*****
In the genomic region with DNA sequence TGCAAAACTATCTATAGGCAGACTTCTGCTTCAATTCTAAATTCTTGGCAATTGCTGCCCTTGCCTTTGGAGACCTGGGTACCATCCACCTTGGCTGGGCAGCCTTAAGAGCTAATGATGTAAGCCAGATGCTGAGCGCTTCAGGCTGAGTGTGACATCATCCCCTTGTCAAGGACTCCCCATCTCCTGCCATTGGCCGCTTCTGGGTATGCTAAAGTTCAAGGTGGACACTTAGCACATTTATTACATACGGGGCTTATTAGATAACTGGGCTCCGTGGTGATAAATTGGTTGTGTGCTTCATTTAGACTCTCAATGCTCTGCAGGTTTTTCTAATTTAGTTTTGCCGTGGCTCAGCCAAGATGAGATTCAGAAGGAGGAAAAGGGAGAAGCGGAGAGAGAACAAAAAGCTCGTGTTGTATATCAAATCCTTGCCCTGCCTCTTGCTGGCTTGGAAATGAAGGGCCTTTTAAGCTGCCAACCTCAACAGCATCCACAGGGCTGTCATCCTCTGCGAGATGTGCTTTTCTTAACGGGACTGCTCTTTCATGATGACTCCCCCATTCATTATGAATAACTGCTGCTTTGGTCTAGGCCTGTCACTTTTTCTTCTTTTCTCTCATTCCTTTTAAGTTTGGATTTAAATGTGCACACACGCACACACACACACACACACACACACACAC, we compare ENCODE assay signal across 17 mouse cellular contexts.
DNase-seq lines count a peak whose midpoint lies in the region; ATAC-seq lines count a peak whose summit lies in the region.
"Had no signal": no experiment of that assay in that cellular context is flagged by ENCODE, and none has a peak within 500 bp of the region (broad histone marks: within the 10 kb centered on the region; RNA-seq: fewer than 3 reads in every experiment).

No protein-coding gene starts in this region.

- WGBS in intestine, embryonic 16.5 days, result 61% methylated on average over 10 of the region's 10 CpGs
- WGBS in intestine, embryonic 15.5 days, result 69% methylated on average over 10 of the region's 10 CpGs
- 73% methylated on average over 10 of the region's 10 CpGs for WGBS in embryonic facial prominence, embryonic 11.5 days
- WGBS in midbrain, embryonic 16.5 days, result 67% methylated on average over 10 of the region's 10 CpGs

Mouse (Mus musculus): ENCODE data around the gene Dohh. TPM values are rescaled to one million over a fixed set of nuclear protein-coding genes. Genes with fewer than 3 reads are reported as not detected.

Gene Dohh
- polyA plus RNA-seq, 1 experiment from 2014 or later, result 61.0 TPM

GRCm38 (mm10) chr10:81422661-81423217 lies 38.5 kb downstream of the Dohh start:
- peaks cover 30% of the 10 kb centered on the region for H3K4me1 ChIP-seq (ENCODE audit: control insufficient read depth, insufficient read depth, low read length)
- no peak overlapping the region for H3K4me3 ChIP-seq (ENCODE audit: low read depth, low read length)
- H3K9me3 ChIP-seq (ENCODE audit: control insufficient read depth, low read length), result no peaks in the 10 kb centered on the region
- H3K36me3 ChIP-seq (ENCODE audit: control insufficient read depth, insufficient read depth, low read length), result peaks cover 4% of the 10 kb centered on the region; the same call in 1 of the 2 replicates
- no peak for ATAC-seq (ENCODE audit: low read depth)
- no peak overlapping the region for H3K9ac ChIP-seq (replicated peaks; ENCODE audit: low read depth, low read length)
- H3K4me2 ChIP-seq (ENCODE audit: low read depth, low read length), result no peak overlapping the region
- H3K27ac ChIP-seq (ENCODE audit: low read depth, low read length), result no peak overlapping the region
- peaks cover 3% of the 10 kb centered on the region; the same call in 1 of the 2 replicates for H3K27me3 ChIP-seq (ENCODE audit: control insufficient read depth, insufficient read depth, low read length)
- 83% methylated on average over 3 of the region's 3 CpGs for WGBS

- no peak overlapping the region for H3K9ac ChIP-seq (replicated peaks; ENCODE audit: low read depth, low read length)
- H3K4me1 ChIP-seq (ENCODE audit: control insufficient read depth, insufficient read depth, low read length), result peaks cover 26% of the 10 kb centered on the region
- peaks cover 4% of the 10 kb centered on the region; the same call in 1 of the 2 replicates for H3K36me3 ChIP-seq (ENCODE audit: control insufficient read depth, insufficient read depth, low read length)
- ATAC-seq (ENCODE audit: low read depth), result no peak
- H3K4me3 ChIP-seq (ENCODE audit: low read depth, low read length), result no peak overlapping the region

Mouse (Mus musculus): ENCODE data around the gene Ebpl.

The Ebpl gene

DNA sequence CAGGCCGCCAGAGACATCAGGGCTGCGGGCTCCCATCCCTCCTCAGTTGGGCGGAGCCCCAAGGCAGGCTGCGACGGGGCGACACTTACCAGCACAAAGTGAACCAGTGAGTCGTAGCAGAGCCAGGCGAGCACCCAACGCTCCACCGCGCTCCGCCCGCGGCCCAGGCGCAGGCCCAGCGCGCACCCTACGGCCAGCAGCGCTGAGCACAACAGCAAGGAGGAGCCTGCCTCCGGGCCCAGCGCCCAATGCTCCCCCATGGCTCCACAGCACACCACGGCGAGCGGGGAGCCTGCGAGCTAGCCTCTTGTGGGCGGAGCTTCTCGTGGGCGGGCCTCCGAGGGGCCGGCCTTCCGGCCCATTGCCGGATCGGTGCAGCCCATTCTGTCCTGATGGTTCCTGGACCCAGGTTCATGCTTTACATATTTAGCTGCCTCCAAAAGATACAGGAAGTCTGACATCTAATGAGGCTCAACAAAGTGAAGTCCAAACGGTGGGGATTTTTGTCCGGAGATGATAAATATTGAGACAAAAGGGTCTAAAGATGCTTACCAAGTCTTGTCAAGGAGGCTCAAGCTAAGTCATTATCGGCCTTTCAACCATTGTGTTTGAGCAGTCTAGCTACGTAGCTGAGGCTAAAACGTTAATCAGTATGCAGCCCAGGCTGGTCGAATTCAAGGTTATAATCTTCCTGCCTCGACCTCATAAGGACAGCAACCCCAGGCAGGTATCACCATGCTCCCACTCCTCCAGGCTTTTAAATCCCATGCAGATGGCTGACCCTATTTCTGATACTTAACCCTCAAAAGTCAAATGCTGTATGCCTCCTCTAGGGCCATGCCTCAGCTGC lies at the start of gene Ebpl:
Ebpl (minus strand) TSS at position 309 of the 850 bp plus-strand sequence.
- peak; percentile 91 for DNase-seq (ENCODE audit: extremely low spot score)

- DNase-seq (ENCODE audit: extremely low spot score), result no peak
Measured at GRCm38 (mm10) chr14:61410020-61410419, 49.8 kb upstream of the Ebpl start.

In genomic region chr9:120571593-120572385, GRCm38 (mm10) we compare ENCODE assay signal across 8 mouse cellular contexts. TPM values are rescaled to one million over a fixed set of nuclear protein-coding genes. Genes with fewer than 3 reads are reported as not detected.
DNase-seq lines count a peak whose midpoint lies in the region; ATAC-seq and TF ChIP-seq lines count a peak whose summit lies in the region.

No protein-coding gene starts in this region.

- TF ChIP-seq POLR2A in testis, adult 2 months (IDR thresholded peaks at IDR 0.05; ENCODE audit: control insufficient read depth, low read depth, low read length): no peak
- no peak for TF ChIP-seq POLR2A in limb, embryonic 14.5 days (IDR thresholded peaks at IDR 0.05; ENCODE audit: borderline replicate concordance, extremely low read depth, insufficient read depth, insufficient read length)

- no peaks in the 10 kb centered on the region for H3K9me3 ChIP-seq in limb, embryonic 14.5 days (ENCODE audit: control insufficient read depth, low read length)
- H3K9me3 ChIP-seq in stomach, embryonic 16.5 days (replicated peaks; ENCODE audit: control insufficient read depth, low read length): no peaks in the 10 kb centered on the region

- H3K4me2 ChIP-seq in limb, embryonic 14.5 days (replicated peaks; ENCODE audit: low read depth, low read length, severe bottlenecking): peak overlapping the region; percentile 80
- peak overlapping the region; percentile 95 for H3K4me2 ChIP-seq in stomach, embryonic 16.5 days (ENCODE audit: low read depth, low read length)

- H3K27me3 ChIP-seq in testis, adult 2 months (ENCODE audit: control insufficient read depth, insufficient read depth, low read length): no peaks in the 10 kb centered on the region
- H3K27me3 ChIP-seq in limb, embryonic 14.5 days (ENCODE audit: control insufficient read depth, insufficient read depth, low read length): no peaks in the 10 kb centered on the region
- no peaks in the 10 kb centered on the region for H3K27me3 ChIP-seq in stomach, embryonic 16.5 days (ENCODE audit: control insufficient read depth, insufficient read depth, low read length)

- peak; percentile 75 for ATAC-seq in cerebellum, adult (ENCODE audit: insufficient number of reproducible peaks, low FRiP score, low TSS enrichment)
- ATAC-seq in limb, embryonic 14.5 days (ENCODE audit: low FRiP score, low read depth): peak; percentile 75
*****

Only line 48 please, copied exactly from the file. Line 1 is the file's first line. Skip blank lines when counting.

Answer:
- ATAC-seq in limb, embryonic 14.5 days (ENCODE audit: low FRiP score, low read depth): peak; percentile 75